March 12, 2014
Community led design comp
We all know the corrosive effect that poorly designed, badly maintained public space can have on local morale. Litter, graffiti, dog mess and discarded household rubbish will feature on any community’s wish list of things to be sorted but in areas of disadvantage the negative impact is just exaccerbated. In 2012 Carnegie UK published a report, Pride In Place, highlighting the multiple benefits of community led responses to these problems. The Carnegie Prize for Design and Wellbeing is being piloted this year to recognise community led design solutions that improve public space. Cash prizes on offer.
Carnegie Prize for Design and Wellbeing: Opportunity for Community led projects to win £3,500
I am pleased to let you know about the launch of The Carnegie Prize for Design and Wellbeing.
This new Prize, launched on Monday 24th of February, will be awarded in 2014 to four exciting, community-led, townscape projects in Scotland and Northern Ireland.
The Prize will celebrate the vital role that local communities can play in improving public spaces in towns and brings together the Trust’s core interests in the public realm, towns and community leadership.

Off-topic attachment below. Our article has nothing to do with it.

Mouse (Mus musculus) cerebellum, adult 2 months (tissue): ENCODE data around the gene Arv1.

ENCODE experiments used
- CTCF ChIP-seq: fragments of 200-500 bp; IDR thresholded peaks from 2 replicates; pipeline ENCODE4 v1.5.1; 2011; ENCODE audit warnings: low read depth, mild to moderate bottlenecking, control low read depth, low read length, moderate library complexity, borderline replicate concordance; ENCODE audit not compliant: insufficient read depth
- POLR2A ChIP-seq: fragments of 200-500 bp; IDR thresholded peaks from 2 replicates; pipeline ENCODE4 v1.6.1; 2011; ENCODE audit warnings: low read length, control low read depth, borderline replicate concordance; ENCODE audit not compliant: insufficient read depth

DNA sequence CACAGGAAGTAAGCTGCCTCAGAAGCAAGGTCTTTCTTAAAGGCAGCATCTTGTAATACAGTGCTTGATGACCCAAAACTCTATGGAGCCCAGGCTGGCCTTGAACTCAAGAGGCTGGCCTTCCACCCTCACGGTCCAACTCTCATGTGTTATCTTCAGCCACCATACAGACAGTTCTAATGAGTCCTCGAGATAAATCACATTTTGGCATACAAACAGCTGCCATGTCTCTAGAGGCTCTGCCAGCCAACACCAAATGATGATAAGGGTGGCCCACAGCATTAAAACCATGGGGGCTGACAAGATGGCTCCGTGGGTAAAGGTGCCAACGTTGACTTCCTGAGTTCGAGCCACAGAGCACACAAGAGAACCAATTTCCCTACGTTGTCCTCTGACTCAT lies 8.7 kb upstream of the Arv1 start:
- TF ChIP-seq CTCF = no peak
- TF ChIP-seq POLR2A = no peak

Winning projects should demonstrate how good design can create opportunities for improved health, local regeneration, skills development and social interaction.
£3,500 will go to the overall winner and three runners-up will each receive £2,500. All four projects will be featured as good practice case studies in a Trust publication later this year.
The prizes will be awarded in partnership with the Royal Incorporation of Architects in Scotland (RIAS) and the Royal Society of Ulster Architects (RSUA) and the winners will be announced at the RIAS convention in Glasgow 16 May 2014.
We are inviting community groups and registered charities in Scotland and Northern Ireland to tell us in 150 words why their project should win the Prize. This process is now open and we are accepting Expressions of Interest from today 24 February until 12 noon on 17 March 2014. I encourage you to pass on this email on to anyone you think may be interested.